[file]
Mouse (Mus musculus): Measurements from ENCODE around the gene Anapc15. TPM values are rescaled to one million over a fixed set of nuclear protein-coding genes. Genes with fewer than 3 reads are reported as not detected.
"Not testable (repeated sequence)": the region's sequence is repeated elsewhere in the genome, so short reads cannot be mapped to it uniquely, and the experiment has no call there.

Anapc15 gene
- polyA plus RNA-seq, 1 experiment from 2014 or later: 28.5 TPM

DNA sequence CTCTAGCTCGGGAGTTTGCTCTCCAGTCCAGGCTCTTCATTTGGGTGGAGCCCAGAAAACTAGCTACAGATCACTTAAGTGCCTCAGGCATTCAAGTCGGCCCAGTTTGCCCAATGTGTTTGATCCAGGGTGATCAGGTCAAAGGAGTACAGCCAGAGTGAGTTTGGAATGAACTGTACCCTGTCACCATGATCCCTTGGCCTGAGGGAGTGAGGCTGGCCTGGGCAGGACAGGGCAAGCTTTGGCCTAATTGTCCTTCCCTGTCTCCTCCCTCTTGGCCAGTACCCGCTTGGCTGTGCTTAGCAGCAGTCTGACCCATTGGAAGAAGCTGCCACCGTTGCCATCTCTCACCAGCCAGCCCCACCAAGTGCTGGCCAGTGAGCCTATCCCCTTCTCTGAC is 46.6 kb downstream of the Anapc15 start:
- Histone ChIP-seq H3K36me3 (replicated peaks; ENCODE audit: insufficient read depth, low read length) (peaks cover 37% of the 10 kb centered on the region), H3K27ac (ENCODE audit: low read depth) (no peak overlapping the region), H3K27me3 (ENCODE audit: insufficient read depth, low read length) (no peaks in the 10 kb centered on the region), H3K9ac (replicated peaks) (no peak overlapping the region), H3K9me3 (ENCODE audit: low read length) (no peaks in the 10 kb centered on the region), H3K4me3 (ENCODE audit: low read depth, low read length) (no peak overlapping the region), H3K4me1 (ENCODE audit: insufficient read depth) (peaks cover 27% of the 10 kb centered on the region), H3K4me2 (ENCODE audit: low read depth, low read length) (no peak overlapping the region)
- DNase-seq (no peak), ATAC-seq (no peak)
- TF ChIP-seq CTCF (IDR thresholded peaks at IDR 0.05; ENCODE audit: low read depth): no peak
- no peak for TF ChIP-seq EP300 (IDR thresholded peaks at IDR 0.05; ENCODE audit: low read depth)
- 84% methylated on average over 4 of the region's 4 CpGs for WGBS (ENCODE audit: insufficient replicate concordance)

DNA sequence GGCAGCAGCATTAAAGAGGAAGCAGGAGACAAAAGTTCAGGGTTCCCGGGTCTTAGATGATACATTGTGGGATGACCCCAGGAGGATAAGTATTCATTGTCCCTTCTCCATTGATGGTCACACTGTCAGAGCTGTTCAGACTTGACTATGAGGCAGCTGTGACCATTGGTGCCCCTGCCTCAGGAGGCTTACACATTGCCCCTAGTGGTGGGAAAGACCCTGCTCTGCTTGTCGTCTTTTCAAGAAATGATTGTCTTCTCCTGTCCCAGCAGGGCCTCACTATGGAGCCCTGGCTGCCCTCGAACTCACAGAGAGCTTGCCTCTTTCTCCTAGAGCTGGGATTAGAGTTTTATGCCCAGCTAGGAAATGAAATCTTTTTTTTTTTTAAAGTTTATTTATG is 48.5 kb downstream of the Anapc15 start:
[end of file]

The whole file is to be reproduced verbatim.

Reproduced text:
Mouse (Mus musculus): Measurements from ENCODE around the gene Anapc15. TPM values are rescaled to one million over a fixed set of nuclear protein-coding genes. Genes with fewer than 3 reads are reported as not detected.
"Not testable (repeated sequence)": the region's sequence is repeated elsewhere in the genome, so short reads cannot be mapped to it uniquely, and the experiment has no call there.

Anapc15 gene
- polyA plus RNA-seq, 1 experiment from 2014 or later: 28.5 TPM

DNA sequence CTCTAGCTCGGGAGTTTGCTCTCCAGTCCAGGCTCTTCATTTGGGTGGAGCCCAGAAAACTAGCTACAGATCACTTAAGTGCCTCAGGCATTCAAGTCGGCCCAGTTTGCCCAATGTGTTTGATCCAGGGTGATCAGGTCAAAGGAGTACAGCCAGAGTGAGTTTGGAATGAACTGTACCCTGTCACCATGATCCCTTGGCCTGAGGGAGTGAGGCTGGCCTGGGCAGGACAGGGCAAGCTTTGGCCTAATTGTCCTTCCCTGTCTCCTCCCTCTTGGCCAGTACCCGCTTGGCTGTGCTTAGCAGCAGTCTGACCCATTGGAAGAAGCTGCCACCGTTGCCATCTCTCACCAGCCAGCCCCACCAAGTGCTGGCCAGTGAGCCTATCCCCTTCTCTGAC is 46.6 kb downstream of the Anapc15 start:
- Histone ChIP-seq H3K36me3 (replicated peaks; ENCODE audit: insufficient read depth, low read length) (peaks cover 37% of the 10 kb centered on the region), H3K27ac (ENCODE audit: low read depth) (no peak overlapping the region), H3K27me3 (ENCODE audit: insufficient read depth, low read length) (no peaks in the 10 kb centered on the region), H3K9ac (replicated peaks) (no peak overlapping the region), H3K9me3 (ENCODE audit: low read length) (no peaks in the 10 kb centered on the region), H3K4me3 (ENCODE audit: low read depth, low read length) (no peak overlapping the region), H3K4me1 (ENCODE audit: insufficient read depth) (peaks cover 27% of the 10 kb centered on the region), H3K4me2 (ENCODE audit: low read depth, low read length) (no peak overlapping the region)
- DNase-seq (no peak), ATAC-seq (no peak)
- TF ChIP-seq CTCF (IDR thresholded peaks at IDR 0.05; ENCODE audit: low read depth): no peak
- no peak for TF ChIP-seq EP300 (IDR thresholded peaks at IDR 0.05; ENCODE audit: low read depth)
- 84% methylated on average over 4 of the region's 4 CpGs for WGBS (ENCODE audit: insufficient replicate concordance)

DNA sequence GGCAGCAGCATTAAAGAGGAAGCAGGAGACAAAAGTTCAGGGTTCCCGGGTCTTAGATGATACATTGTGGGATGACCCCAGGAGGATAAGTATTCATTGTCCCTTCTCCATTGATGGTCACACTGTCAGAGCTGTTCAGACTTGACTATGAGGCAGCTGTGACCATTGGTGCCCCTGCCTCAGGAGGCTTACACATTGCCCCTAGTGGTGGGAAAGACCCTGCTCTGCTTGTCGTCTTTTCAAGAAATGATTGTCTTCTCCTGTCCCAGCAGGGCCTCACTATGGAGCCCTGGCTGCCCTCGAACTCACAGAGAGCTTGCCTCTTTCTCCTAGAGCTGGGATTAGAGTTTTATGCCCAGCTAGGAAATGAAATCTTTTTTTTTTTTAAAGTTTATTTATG is 48.5 kb downstream of the Anapc15 start: